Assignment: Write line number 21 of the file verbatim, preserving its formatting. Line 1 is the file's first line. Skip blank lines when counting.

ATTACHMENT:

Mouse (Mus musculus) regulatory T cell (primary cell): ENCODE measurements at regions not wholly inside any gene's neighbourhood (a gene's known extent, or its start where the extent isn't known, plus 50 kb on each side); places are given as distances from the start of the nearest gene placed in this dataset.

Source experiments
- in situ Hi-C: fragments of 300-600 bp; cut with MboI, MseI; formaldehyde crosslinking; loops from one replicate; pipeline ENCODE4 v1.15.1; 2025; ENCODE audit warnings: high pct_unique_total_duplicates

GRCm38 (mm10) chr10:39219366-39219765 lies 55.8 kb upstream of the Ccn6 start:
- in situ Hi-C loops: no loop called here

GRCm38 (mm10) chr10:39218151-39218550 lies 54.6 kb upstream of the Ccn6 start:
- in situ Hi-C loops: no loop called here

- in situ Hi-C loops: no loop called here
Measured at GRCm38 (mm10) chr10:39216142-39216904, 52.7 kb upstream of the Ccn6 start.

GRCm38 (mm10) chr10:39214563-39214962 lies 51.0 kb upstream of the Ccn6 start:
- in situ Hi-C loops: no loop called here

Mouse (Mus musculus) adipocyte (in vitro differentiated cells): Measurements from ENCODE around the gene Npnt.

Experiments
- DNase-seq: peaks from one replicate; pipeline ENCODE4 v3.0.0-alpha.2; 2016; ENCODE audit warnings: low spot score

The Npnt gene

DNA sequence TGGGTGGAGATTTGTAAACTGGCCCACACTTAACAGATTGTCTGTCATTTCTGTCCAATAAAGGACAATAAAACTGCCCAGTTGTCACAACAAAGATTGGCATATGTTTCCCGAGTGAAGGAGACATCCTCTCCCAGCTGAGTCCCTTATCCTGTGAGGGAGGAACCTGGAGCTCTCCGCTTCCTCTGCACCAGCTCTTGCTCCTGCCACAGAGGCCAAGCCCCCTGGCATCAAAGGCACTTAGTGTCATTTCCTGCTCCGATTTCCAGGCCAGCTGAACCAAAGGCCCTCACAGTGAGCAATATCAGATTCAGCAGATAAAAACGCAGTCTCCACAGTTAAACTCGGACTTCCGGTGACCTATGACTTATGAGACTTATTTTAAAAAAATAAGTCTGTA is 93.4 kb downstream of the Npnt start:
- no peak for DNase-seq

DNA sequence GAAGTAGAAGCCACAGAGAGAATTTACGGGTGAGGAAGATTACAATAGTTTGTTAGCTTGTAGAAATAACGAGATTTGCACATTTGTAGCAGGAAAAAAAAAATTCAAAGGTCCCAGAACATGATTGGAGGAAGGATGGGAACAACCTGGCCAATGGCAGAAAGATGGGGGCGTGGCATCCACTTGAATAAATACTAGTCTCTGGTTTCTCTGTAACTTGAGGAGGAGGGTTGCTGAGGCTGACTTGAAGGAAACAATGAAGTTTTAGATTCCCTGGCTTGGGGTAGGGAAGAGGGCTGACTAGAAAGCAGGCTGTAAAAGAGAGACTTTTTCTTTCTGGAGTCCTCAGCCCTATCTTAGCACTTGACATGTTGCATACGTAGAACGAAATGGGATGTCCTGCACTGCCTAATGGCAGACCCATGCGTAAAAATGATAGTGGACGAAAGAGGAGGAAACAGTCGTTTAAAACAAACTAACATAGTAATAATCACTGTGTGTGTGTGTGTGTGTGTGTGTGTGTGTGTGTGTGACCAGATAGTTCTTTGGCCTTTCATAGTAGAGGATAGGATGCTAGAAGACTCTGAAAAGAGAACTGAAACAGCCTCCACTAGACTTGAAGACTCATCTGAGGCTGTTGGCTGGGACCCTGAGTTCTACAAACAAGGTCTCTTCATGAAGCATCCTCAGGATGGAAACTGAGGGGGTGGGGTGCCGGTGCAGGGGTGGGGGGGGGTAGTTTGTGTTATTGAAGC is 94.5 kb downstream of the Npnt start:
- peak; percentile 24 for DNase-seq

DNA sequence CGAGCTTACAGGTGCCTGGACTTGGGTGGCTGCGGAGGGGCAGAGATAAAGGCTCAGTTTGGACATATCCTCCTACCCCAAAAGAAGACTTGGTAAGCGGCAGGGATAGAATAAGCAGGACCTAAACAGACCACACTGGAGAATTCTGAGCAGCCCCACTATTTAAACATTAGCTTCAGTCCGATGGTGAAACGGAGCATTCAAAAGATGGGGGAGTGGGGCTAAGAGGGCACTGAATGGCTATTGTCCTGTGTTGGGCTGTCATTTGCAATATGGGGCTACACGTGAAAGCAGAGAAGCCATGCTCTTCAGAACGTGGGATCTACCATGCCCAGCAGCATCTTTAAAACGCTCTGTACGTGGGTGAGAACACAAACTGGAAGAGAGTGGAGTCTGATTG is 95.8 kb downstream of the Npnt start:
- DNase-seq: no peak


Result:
- DNase-seq: no peak